>> +    if ($msgid_cache_file) {
>> +            @choices = msgid_cache_getmatches();
> It is a bit strange that "filename is specified => we will find the
> latest 10" before seeing if we even check to see if that file
> exists.  I would have expected that a two-step "filename is given =>
> try to read it" and "if we did read something => give choices"
> process would be used.

I'm not sure I understand how this is different from what I was or am
doing. Sure, I don't do the test for existence before calling
msgid_cache_getmatches(), but that will just return an empty list if
the file does not exist. That will end up doing the same thing as if
no cache file was given.

> Also "getmatches" that does not take any clue from what the caller
> knows (the title of the series, for example) seems much less useful
> than ideal.

Fixed in the new version.

>> +    msgid_cache_this($message_id, $subject, $date) if ($msgid_cache_file &&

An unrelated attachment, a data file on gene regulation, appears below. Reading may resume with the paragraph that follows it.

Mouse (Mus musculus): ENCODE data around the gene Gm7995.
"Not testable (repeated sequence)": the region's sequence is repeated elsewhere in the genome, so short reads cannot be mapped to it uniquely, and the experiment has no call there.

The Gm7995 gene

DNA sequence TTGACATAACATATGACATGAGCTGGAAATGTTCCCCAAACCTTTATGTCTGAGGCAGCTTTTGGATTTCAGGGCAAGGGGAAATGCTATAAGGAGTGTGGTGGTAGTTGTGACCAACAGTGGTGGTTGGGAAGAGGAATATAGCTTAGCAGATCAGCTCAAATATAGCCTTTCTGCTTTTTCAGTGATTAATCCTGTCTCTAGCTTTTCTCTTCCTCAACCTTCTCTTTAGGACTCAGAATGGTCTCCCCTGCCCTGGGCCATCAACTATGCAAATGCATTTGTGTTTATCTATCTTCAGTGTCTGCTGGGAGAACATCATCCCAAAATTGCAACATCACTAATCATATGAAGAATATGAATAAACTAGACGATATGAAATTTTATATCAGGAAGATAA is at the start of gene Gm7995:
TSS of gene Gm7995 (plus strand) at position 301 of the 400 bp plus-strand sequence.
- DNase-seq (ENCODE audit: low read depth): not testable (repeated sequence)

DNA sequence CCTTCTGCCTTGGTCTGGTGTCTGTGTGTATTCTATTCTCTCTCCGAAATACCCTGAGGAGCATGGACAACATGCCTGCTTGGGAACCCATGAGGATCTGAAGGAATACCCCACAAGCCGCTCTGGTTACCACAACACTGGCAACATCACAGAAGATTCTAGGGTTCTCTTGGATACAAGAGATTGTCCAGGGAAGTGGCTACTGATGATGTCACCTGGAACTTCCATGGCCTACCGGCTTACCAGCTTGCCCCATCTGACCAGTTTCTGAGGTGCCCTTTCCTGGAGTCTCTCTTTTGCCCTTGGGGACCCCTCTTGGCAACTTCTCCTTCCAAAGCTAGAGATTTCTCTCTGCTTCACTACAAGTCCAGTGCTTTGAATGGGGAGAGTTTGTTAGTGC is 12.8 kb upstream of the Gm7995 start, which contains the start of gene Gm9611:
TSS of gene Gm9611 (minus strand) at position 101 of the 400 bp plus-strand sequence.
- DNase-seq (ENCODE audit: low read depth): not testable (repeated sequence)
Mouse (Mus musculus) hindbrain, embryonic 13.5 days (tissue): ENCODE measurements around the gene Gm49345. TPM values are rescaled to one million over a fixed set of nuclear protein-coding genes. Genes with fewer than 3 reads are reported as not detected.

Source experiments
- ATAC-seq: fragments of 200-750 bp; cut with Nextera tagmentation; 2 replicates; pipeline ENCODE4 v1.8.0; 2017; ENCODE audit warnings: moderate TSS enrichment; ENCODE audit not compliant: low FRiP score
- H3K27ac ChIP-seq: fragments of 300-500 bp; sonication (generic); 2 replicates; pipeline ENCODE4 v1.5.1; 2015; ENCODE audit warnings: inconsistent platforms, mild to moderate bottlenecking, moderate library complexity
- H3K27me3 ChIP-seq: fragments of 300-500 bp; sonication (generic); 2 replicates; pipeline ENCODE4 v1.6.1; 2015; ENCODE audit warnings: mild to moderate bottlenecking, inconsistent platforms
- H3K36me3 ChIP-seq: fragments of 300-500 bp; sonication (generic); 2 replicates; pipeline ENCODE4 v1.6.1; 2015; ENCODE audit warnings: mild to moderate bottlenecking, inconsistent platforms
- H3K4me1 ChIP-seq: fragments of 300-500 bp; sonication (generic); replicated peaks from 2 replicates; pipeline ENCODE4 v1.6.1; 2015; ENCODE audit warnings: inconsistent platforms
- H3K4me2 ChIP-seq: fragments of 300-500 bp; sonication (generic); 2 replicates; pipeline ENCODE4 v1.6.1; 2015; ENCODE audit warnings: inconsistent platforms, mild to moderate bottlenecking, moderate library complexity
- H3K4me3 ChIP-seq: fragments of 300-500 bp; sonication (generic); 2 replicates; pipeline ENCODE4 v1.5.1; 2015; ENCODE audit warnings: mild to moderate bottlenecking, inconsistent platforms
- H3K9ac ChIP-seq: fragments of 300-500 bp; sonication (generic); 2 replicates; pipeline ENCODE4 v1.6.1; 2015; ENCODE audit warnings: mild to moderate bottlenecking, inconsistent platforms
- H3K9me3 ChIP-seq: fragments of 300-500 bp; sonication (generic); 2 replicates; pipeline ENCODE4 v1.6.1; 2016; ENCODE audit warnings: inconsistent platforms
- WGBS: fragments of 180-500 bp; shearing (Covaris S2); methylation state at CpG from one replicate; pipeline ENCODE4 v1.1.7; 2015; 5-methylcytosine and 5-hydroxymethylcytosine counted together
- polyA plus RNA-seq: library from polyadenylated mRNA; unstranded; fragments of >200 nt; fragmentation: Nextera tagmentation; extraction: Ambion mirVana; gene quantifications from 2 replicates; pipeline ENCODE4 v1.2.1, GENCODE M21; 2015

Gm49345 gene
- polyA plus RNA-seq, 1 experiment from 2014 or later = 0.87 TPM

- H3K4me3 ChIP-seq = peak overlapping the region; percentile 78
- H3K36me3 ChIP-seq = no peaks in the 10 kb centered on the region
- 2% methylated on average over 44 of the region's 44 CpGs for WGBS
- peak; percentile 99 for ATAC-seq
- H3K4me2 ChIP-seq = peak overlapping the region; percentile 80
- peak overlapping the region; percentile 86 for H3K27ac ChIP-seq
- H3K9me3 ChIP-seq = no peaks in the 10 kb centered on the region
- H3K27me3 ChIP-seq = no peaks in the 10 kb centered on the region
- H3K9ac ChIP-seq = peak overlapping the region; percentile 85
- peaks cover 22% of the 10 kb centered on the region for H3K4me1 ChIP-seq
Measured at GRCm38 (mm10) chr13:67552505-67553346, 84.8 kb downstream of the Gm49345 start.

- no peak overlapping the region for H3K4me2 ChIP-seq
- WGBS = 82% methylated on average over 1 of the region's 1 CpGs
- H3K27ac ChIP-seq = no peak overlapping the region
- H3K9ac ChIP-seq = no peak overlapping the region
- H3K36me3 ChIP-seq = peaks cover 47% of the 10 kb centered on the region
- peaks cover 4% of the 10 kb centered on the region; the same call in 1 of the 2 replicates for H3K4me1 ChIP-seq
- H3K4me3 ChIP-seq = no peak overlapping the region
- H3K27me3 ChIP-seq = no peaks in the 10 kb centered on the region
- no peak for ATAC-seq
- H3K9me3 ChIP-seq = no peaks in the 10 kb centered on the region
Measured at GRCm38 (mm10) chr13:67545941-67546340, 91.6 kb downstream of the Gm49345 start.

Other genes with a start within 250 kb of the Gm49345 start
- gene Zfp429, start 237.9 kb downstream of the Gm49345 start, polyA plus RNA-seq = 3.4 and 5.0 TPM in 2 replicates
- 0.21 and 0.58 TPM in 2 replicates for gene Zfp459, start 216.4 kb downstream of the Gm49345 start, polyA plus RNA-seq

>> !$dry_run);
> Is this caching each and every one, even for things like "[PATCH 23/47]"?

Yes, but now I remember whether it was the first or not. 

>> +msgid_cache_write() if $msgid_cache_file;
> Is this done under --dry-run?

Well, it was, but the msgid_cache_this() was not, so there was an
empty list of new entries. Of course, better to be explicit and safe,
so fixed.

>> +    if (not open ($fh, '<', $msgid_cache_file)) {
>> +            # A non-existing cache file is ok, but should we warn if errno 
>> != ENOENT?
> It should not be a warning but an informational message, "creating a
> new cachefile", when bootstrapping, no?

If so, it should probably be when writing the new file. What I'm